Home Household items Hard to Find: What Household Goods Shortages Say About Our Current Lifestyle | australian way of life

Hard to Find: What Household Goods Shortages Say About Our Current Lifestyle | australian way of life


In early April, fearing his hard-earned shoulders would crumble during lockdown, my husband tried to buy some weights. He spent hours searching, online and in stores, and couldn’t find anything heavy to lift. Even on Gumtree, where you’d expect an enterprising soul or two to sell home gym equipment at exorbitant prices, there was nothing.

In the end, he improvised by filling a sports bag with 40 kg of sand.

Weights aren’t the only ones to mysteriously disappear from store shelves in the past few months. There has been a national seed shortage, Nintendo Switch consoles are still hard to find in the world, and toilet paper scarcity is now so entrenched in Covid-19 history that it has become part of museum collections.

This week, when face coverings became mandatory in Melbourne, retailers struggled to keep up with demand – not just for masks, but for the sewing machines to make them. Although a representative for Spotlight declined to comment specifically on a shortage of sewing machines, they told Guardian Australia that “stock, including sewing machines and fabric, is replenished regularly and if you are sewing masks for yourself, please consider making extras for your family, friends and community members.

In some cases, like the Nintendo Switch, these shortages are compounded by Covid-19 disrupts manufacturing and supply chains, limiting product availability. In others, like toilet paper, it’s just unpredictable spikes in demand temporarily exceeding an otherwise stable supply.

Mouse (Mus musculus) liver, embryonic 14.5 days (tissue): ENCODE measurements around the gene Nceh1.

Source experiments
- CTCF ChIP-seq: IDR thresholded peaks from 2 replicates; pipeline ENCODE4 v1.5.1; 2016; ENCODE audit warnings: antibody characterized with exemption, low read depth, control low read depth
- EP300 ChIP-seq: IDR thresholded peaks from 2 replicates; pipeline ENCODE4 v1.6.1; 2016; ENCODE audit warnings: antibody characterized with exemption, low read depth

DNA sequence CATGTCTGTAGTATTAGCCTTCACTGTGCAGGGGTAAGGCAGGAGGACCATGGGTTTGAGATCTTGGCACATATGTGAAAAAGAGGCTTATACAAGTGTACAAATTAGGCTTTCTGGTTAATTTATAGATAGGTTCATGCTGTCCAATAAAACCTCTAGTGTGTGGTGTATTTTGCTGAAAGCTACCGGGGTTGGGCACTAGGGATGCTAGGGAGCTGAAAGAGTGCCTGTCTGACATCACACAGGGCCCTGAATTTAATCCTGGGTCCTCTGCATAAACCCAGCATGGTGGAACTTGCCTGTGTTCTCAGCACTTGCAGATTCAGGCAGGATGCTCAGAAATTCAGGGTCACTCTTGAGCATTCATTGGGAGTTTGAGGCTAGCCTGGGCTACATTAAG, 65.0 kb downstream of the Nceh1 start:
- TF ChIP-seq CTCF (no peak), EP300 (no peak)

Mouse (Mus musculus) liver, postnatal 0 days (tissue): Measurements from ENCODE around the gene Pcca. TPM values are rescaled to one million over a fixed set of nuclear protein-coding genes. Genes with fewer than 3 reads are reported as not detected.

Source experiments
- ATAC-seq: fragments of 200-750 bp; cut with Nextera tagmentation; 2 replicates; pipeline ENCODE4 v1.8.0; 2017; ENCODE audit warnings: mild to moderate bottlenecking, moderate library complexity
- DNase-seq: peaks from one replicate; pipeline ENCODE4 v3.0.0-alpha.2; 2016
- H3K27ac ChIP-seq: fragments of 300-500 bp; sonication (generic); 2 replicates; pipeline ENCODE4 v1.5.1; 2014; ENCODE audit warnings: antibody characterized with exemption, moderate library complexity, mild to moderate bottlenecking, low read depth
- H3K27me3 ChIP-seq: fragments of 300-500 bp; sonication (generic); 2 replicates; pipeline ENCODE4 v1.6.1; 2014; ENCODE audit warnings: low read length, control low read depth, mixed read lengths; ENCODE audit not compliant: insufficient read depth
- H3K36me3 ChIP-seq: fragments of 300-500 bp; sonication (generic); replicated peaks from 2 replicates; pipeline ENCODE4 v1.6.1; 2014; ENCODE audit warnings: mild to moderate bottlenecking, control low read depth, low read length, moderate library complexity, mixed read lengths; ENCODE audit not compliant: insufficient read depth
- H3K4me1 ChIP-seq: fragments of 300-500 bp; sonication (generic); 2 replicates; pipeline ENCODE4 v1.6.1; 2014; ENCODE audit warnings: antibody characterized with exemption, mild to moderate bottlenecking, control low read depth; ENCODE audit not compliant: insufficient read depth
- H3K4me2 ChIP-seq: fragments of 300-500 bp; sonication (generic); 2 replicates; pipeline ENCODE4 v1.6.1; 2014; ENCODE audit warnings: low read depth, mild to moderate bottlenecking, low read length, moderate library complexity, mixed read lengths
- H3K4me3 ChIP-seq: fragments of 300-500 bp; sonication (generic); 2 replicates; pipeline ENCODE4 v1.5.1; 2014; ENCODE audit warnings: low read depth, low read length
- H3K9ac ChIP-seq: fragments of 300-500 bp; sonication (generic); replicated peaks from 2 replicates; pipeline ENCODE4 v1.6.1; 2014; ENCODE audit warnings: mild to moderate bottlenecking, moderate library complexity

Tracey Lefebure, general merchandise manager at Bunnings Warehouse, declined to comment specifically on sold-out items, but said: “We saw strong sales across all categories, including gardening, painting and organizing, as customers continue to improve their home during this time. She adds, “We are working closely with suppliers to ensure that we continue to meet customer demand for the products they need.”

Our fashion tastes have also changed during the pandemic. Online retailer The Iconic says it has not encountered any Covid-19 related issues in its supply of goods – but has been ‘constantly restocking’ its loungewear supplies since the start of this year; and had to replenish their stock of Birkenstocks “almost every week”. Down jackets have also sold out fast – perhaps because more Australians are shivering working in their poorly insulated homes. Predictably, last week face masks became The Iconic’s most searched item.

Most of the goods that arrive in Australia from overseas used to arrive in the holds of commercial airliners. Paul Zahra, CEO of the Australian Retailers Association, said that “there is no doubt that restrictions on airlines have reduced the number of products entering Australia or caused delays”, but added that “companies transport and delivery companies have chartered specific commercial aircraft to bring in inventory”. .

International supply chains are extremely complex and move much more slowly than a global pandemic. Stock must be ordered weeks or even months in advance, whereas a life-changing mandatory health order (and a desire for products that allow or more bearable to comply with) takes only days to implement.

However, the longer the world exists in this altered state, the better equipped retailers are to deal with it. “There are still occasional delays after supply disruptions earlier in the year,” says Zahra, “but retailers continue to work hard to find alternate sources of delivery to keep their stores stocked.”